Eurasia Group Says Trump Remains GOP Frontrunner Despite Legal Challenges. Former President Trump remains the clear frontrunner in the Republican presidential race, maintaining a thirty-point polling lead over Florida Governor DeSantis. The former president is also the strongest fundraiser and is leading his competitors in endorsements from Republican elites. DeSantis’ slide is the most important development of the campaign so far, and though he remains Trump’s closest competitor, he has lost his status as the clear Trump alternative. In fact, DeSantis’ decline makes it more difficult for the non-Trump lane to consolidate, which only reinforces Trump’s chances of becoming the nominee. Trump’s legal problems are serious issues for the general election but will not affect his standing among the Republican electorate, as nearly all voters have already formed strong opinions of him. The next crucial event in the primary calendar is the first Republican debate in late August, which will determine who of the field’s longshot candidates will remain viable into the fall.

“Off the Record”

#1: One of the most urgent items for the U.S. Chamber of Commerce was championing a deal between the Biden administration and House Republicans to raise the debt ceiling and avoid a government shutdown. As such, the nation’s largest business lobby went into overdrive, meeting with 150 members of Congress and flying state and local officials to Washington to bolster its case with lawmakers. House Majority Whip Emmer (R-MN) wished the Chamber hadn’t bothered; it was his job to round up support for a debt ceiling bill, and he says the Chamber’s involvement made things more difficult: “That cost us numerous votes. We should have had 218 Republicans…Instead we got 149…All the Chamber did was convince them that it was a bad idea. So, yeah, they had influence. Unfortunately it wasn’t the influence they think they had.” The idea that Republicans might vote against a bill promoted by the Chamber is a testament to its diminished influence in Washington. For years, the GOP moved in tandem with the business lobby, and to say the relationship between the Chamber and the Republican Party has chilled puts it mildly. Neil Bradley, the Chamber’s chief policy officer, acknowledges that the rise of populist Republicans and progressive Democrats has made it tougher to advocate for its traditional causes—free trade, lower taxes, and less regulation.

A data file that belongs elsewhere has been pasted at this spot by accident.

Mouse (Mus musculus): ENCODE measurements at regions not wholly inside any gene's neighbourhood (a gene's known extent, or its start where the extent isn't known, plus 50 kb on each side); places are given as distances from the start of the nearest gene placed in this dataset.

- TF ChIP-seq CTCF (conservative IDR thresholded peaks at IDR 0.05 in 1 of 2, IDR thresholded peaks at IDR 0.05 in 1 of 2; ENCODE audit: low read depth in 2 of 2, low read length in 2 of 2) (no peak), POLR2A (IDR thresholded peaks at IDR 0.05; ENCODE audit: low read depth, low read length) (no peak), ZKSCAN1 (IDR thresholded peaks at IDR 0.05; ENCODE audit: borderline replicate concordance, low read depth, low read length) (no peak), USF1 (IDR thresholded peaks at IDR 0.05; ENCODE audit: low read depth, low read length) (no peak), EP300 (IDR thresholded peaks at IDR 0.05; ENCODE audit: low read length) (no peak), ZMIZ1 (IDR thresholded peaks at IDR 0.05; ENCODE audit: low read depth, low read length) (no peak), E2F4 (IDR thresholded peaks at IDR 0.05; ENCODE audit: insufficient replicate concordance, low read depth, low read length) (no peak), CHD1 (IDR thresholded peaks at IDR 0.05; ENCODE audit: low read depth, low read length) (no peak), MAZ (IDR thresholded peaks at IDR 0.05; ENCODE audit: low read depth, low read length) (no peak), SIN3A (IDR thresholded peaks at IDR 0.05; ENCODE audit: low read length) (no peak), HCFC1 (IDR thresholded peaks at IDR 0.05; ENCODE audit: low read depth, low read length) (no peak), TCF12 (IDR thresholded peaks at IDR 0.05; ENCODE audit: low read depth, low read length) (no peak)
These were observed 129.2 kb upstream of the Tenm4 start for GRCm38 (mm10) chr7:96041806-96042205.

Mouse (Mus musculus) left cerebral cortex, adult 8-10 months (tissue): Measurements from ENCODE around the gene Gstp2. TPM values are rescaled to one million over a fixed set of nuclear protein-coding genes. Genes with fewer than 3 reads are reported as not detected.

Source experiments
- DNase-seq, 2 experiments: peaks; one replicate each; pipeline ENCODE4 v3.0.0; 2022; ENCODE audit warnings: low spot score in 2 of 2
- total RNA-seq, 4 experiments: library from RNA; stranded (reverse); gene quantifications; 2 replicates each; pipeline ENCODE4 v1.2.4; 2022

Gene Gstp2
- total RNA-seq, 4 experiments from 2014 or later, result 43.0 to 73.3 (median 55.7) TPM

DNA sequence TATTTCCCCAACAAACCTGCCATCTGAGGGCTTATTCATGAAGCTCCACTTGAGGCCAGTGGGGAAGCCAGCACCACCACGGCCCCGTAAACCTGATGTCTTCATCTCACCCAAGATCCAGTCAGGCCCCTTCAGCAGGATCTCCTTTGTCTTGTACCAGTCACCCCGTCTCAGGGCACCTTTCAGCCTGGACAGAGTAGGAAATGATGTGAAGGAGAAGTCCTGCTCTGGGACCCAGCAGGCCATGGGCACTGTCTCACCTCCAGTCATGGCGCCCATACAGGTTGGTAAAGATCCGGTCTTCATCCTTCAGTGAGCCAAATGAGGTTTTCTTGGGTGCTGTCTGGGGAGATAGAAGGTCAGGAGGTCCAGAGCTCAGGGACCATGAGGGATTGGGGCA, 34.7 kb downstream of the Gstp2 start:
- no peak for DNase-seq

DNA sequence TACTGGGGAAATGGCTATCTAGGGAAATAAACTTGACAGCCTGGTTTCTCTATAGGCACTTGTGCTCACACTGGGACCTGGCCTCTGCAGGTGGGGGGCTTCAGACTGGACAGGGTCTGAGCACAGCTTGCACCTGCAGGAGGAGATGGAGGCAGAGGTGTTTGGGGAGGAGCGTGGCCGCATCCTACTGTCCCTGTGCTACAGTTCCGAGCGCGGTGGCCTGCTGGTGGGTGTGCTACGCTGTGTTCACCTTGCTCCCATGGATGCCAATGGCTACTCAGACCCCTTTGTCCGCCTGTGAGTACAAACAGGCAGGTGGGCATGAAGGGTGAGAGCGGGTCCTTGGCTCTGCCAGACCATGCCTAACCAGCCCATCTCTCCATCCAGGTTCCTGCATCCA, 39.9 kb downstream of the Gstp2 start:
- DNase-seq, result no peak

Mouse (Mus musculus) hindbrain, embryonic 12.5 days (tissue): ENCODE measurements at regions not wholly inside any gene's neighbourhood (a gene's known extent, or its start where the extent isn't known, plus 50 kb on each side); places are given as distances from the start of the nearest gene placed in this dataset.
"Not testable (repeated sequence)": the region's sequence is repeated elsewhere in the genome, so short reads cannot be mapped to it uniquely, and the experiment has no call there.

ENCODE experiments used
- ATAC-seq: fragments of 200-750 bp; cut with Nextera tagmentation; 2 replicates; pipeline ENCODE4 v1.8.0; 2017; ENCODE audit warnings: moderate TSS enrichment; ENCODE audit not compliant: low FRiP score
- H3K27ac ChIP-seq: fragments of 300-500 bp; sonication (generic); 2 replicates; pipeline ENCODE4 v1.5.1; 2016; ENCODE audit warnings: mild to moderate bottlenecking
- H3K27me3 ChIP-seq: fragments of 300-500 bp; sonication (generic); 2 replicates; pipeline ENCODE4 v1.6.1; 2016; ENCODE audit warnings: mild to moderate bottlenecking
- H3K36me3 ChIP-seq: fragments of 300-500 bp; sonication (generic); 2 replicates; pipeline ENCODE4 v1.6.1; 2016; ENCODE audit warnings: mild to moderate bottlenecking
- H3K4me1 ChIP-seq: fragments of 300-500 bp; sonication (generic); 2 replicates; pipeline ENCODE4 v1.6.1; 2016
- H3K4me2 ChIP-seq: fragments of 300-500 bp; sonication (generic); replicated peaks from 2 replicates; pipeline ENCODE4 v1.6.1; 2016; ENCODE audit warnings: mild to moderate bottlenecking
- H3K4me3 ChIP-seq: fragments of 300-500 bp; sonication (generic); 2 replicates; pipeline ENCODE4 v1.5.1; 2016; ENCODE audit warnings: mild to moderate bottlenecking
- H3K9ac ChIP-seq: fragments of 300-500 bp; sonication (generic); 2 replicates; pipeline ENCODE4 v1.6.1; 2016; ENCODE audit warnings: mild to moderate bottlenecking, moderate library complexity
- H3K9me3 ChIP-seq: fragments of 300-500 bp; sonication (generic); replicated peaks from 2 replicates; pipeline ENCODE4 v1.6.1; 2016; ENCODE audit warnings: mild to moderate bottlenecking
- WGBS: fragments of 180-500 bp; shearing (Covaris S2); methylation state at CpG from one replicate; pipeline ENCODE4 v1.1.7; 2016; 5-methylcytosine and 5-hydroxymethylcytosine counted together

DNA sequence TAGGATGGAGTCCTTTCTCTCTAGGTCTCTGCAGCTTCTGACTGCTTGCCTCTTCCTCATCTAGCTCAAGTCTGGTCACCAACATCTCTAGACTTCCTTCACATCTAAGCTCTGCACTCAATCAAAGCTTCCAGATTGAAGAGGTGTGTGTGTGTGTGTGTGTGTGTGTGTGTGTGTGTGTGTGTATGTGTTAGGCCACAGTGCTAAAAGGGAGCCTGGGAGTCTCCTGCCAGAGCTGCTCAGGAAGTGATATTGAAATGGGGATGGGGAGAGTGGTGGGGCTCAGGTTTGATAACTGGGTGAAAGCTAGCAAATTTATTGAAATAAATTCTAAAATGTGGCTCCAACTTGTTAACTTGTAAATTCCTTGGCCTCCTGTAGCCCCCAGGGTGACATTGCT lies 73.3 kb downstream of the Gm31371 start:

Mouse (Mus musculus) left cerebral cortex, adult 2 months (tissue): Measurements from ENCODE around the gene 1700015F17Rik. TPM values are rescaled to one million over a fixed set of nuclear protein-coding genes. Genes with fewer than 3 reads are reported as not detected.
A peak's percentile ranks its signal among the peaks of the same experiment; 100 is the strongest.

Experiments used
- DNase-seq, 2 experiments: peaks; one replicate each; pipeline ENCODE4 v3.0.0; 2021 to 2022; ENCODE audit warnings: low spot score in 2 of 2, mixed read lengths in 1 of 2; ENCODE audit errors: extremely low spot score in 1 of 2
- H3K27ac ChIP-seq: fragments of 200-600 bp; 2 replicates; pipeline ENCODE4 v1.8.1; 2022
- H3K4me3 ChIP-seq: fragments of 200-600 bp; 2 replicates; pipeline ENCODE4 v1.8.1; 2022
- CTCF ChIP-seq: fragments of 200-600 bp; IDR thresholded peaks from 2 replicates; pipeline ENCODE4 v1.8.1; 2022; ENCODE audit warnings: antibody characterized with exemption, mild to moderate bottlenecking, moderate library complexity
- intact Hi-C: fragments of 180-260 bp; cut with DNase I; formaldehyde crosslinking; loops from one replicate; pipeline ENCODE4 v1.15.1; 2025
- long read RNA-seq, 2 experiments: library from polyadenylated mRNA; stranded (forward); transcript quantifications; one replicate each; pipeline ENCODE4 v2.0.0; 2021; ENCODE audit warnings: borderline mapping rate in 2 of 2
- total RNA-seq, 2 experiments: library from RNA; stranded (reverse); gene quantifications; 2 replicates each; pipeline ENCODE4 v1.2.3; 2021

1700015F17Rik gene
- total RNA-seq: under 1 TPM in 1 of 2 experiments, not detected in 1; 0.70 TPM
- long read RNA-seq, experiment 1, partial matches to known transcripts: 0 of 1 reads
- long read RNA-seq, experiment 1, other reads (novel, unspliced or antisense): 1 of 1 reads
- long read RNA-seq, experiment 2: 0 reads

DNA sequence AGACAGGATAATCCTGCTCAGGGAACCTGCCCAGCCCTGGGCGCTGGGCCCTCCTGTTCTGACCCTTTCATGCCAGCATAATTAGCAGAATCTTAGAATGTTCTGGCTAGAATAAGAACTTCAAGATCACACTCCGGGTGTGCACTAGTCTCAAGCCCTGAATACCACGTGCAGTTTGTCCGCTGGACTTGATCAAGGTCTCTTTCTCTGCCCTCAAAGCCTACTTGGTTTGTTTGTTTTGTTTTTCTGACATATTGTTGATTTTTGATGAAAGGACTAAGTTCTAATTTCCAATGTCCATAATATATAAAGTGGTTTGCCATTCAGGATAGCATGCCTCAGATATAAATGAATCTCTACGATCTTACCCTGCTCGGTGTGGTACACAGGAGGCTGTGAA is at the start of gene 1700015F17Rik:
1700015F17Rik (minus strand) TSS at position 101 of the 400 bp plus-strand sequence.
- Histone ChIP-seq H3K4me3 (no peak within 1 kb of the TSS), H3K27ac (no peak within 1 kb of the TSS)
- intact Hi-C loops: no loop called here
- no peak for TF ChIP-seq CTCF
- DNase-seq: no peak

#2: The House budget process ground to a halt amid conflicts over spending levels and hot-button social issues, raising the risk of a government shutdown ahead of the September 30 deadline. House and Senate lawmakers have left D.C. for an extended August recess with budget disagreements entirely unresolved. The House isn’t scheduled to return until Sept. 12 and will have a long to-do list that includes passing 11 of the 12 annual appropriations bills and reconciling differences with the Senate over the course of just 12 work days that month. Even a continuing resolution or stop-gap spending bill could be a tall order, given deep divisions over spending and indifference among conservatives over the effects of a federal shutdown. President Biden and congressional leaders had hoped a compromise on spending caps as part of the debt-limit deal would pave the way for a relatively smooth budget process, but the push by conservatives to make deeper cuts and attach language on social issues has upended those plans.

In Other Words

“I can almost hear the words from ‘Dumb and Dumber’—‘So you’re telling me there’s a chance?’” — Sen. Romney (R-UT) describing PACs backing long shot presidential candidates.

“This is rising to the level of impeachment inquiry, which provides Congress the strongest power to get the rest of the knowledge and information needed,” House Speaker McCarthy (R-CA) on investigating President Biden.

“The technology that we faced is far superior to anything that we had and there’s nothing we can do about it, nothing,” Former Navy officer David Fravor in House Oversight subcommittee testimony concerning the national security threat of Unidentified Aerial Phenomena (UAP), more commonly known as UFOs.  

“My fiancé tried to pull me by my waist over this morning in bed and I was like, ‘No, baby, we don’t got time for that this morning. I got to get to the prayer breakfast and I got to be on time.’ A little TMI,” Rep. Mace (R-SC) opening her remarks at Sen. Scott’s (R-SC) prayer breakfast.

Did You Know

President Gerald Ford is the only president never to be elected to the role of president or vice president.

Graphs of the Week

A federal judge set a May 20, 2024, trial in the classified documents case against Donald Trump, rejecting the Justice Department’s bid to try the case in December as well as the former president’s request for a delay until after the 2024 election. Mr. Trump now faces as many as six criminal and civil cases in the next year, including lawsuits against him, his family, and companies. The trials, some of which are expected to last for weeks, overlap with key primary election dates.